A. Explain what is meant by "third-degree" price discrimination. What conditions would have to hold for a firm to be able to engage in third-degree price discrimination? If these conditions hold, what general rule would a firm follow to maximize profits? How would its pricing policy be related to the elasticity of demand?
B. Suppose that a firm producing and installing air filters for heating systems has a different sales representative selling the filters to homeowners in each county. If any potential customer inquires about the pumps, the firm directs them to the representative in the county in which they live. No sales representative is allowed to sell an air filtering system to a homeowner outside his or her own county, and is not allowed to discuss pricing at all with a potential customer outside their own county. Company policy dictates that they must direct any inquiries to the sales representative in the homeowner's own county. Suppose also that in two different counties (County A and County B) the demand for these air filtration systems is:
Qa = 1000 - Pa
Qb = 600 - Pb
If the firm's marginal cost of producing the air filters is constant at $200, what price would the firm charge in each county in order to maximize profits?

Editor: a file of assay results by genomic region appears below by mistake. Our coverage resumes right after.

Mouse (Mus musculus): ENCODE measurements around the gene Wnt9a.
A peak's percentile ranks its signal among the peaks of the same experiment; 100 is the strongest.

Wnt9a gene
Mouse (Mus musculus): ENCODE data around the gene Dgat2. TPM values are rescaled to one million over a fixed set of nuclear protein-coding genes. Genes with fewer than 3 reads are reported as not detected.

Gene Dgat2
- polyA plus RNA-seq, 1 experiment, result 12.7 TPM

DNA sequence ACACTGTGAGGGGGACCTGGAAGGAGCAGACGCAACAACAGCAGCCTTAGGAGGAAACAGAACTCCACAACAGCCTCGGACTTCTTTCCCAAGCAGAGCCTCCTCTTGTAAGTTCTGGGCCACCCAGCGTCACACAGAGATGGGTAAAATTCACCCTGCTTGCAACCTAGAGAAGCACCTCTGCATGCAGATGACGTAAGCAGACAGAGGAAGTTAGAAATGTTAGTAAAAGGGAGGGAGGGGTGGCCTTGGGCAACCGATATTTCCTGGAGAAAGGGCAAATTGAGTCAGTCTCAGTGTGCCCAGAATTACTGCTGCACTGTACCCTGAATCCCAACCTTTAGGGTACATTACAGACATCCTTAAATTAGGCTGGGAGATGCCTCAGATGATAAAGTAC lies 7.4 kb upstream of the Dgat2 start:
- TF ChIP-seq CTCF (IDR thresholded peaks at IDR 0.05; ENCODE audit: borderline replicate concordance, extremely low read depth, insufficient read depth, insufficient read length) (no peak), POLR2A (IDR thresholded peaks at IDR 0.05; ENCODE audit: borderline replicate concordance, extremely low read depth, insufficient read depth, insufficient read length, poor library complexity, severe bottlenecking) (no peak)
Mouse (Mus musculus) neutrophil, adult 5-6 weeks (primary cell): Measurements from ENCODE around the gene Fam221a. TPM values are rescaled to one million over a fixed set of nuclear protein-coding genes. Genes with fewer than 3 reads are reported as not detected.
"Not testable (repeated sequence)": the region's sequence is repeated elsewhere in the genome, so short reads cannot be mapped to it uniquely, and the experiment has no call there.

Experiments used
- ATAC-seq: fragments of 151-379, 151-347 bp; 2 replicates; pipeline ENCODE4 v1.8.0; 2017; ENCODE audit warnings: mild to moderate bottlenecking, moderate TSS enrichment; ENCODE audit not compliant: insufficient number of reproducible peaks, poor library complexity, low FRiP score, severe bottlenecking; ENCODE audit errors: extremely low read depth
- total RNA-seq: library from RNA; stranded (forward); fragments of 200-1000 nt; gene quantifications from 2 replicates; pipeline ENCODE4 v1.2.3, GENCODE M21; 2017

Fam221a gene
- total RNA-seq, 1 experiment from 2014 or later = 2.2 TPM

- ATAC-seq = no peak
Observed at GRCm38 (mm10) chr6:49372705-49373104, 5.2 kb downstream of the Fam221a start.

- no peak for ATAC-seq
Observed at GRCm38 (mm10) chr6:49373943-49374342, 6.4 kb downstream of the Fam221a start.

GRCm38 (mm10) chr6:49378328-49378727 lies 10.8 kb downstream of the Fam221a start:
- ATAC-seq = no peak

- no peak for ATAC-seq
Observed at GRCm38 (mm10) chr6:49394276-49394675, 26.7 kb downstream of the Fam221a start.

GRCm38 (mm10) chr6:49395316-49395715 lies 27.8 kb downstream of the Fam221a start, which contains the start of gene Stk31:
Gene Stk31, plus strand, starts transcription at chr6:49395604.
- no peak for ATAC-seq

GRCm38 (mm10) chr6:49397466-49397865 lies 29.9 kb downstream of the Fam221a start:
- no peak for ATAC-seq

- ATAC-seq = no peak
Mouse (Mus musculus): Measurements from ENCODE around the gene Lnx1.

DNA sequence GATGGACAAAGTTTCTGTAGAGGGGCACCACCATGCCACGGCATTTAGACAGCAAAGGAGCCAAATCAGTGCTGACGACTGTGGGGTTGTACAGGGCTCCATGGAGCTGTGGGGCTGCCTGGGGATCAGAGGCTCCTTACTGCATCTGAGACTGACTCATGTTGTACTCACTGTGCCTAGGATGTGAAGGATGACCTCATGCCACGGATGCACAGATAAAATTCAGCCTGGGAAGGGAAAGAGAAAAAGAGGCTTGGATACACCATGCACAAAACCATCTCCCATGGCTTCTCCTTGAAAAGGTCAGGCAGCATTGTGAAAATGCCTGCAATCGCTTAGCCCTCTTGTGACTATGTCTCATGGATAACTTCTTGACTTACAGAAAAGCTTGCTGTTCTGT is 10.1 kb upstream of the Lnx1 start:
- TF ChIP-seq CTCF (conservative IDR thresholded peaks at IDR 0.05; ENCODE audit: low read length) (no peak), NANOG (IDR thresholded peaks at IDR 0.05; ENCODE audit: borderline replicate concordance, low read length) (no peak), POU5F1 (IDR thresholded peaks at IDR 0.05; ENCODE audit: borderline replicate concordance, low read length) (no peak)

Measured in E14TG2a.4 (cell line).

C. Verify that the pattern of pricing across these two counties corresponds to the general statement that you made in part A. of this question by calculating the elasticity of demand at the profit-maximizing price in each county.
Third-degree price discrimination means charging different prices to different customers for the same product. For it to be effective, three conditions must be met:
1. The firm must have a downward-sloping demand curve.
2. Groups of customers with different price elasticities of demand must be separable.
3. The firm must be able to prevent resale of its product.
The firm maximizes its profits by setting its price such that Marginal Revenue = Marginal Cost. If the above conditions are met, the firm will ...
A detailed calculation of a firm's profit-maximizing price and output for the same product (air filters) in two different counties. Also, proof of the general relationship between pricing policy and price elasticity in markets where third-degree price discrimination can be practiced.